Our field workers are the backbone of what we do.
Outline India believes in ensuring data quality at every step of the research cycle, right from study design, through data collection, to dissemination.
Our focus is on data quality improvement, not just assurance. Standard data quality assurance protocols focus on the obvious gaps, incomplete information, the inconsistencies and the missing data points. However, our emphasis is on ensuring the reliability, accuracy, and relevance of data.
We ensure data quality by the following:
We qualitatively pre-test survey tools in a location with a similar socio-demographic profile to the study site. This checks for consistency, appropriateness of translation, relevance and context, as well as uncovering inconsistencies.
Through our learnings from the pre-test we prepare detailed training manuals for each study in consultation with the client, to ensure clarity and standardization in data collection.
Field workers are trained on background of the evaluation, question-by-question overview of the survey tool, cultural sensitivity and ethical research considerations, technical training, obtaining informed consent, data security and data transfer. Trainings include field mocks and debriefing sessions so that we can resolve any outstanding issues before data collection starts.
After training, our researchers stay on the field for the initial days to monitor each field worker, clarify doubts, address linguistic and comprehension inconsistencies and implement the sampling strategy. The Field Manager continues in the field for additional days to provide ongoing support.
We ensure the privacy of our respondents, taking extra precautions to keep their responses confidential. We regularly obtain ethical approvals for our projects.
We use digital data collection devices like Computer-Assisted Personal Interviewing (CAPI) platforms to conduct face-to-face interviews. Through CAPI we incorporate hints and instructions for field workers, record and visualise location of interviews, take pictures, switch between languages and monitor data in real-time.
Before each project, we put together project specific field teams who not only have cultural and linguistic familiarity but also have relevant domain experience. The finalization of the teams is based on their performance post-training by our researchers, based on standardized performance assessment protocols.
There is a ceiling limit to the number of interviews that a surveyor can conduct in a day, to ensure quality. The duration of each interview is recorded and included in the final data set.
Each survey form and data point goes through three levels of approvals and quality checks – Field Supervisor, Field Manager and Data Manager. We can troubleshoot inconsistencies and errors, and re-train/debrief individual field workers in real time. Additionally, we conduct telephonic and in-person back-checks.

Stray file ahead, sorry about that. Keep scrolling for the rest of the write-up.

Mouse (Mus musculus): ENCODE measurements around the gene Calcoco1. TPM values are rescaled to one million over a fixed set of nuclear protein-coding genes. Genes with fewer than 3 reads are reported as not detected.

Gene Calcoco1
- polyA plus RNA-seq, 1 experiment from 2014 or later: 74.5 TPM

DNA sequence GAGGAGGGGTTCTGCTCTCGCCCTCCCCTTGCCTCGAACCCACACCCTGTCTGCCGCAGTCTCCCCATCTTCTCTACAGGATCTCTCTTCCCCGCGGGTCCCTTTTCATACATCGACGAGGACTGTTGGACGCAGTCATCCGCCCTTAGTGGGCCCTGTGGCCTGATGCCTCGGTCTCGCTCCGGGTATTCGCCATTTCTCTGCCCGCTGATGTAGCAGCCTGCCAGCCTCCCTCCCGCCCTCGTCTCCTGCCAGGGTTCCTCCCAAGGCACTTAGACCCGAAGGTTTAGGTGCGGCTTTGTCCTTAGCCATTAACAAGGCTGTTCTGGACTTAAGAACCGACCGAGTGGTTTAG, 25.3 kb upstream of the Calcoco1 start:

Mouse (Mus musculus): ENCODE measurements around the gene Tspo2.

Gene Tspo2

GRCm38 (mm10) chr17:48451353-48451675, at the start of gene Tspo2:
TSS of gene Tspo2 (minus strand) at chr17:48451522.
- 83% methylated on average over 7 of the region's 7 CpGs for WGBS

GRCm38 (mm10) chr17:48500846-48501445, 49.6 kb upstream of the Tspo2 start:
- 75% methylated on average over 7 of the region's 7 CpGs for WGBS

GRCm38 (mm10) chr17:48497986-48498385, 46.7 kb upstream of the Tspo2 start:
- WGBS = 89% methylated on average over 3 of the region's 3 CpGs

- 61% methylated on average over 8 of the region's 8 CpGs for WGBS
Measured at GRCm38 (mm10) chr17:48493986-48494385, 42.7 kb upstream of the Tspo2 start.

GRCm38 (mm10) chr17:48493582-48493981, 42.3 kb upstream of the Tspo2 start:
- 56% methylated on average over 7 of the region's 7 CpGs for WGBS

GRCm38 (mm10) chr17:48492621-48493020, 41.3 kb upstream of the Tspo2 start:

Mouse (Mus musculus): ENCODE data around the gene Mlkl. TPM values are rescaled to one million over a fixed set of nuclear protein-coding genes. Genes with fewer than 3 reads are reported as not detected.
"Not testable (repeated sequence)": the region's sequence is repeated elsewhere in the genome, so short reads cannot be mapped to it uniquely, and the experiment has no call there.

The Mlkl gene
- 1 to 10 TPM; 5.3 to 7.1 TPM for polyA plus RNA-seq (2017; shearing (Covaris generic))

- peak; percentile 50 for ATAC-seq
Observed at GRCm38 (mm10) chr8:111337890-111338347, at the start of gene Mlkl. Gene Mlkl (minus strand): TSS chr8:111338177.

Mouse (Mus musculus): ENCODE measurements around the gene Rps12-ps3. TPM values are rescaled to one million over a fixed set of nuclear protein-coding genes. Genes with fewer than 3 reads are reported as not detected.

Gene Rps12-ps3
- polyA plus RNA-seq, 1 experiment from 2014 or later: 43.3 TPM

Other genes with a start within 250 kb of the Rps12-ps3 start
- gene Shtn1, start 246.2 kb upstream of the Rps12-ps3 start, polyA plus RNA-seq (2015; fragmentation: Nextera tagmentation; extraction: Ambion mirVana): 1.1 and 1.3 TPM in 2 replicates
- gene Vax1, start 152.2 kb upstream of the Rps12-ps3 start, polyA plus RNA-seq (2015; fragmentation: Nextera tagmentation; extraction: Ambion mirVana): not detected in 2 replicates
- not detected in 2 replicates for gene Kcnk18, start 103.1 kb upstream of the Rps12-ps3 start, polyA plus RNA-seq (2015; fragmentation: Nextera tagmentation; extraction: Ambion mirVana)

For qualitative data collection, we re-visit recordings and field notes to ensure that transcriptions are accurate and context is provided to make sense of them.
After each study we put together a field report, detailing data collection context and progress, documenting field definitions and assumptions and providing recommendations.
We work at the confluence of theoretical research and the field with all its messy realities. Things often don’t go as planned.
This is our attempt to document the strange, sometimes funny and sometimes disturbing experiences we have had in the field and the hard-won lessons we have learned from them.
“How do you clean your hands?”
“With mud”, he answered.
“Could you show us?”
He walked over to the tap, diligently scrubbed his hands with water, applied soap and washed it off. No mud ever entered the process.
It was a study to understand hand hygiene practices, and we were using a survey tool, enumerators observations and spot checks to understand how people washed their hands. The rationale for using multiple methods was to check how people washed their hands, without trying to impress the enumerator or changing their behavior because they were being watched.
As this example shows, the different tools found different answers. Yet it was difficult to reconcile the findings during analysis as there was no accompanying qualitative data to explain why the respondent would say one thing and do another. Luckily, during the pre-test, our researchers had noticed this. We found that respondents, who had interacted with peer educators telling them to wash their hands with soap and water, thought they were being asked to show the ideal way to wash hands. Not how they normally do it.
“What's your age didi?”
“17”, she giggles, her grey hair glinting in the sunlight.
“Didi are you sure you are 17?” “Yes, Yes”
Concepts of time and space in some rural areas aren’t the same as Western ones. Yet almost every survey you come across asks the question - ‘what’s your age?’ Over the years, we have developed strategies to answer this question.
For young children, we check their government-issued MCP card. If they don’t have one we ask if they were born before or after the most recent local natural disasters and then make an educated guess. For adolescent girls, we ask how long ago they started menstruating, and use the average age of menstruation to calculate. For men, we ask family members and neighbours.
And for the didi we met in Bihar, we asked if she was alive when India became independent? Turns out she was.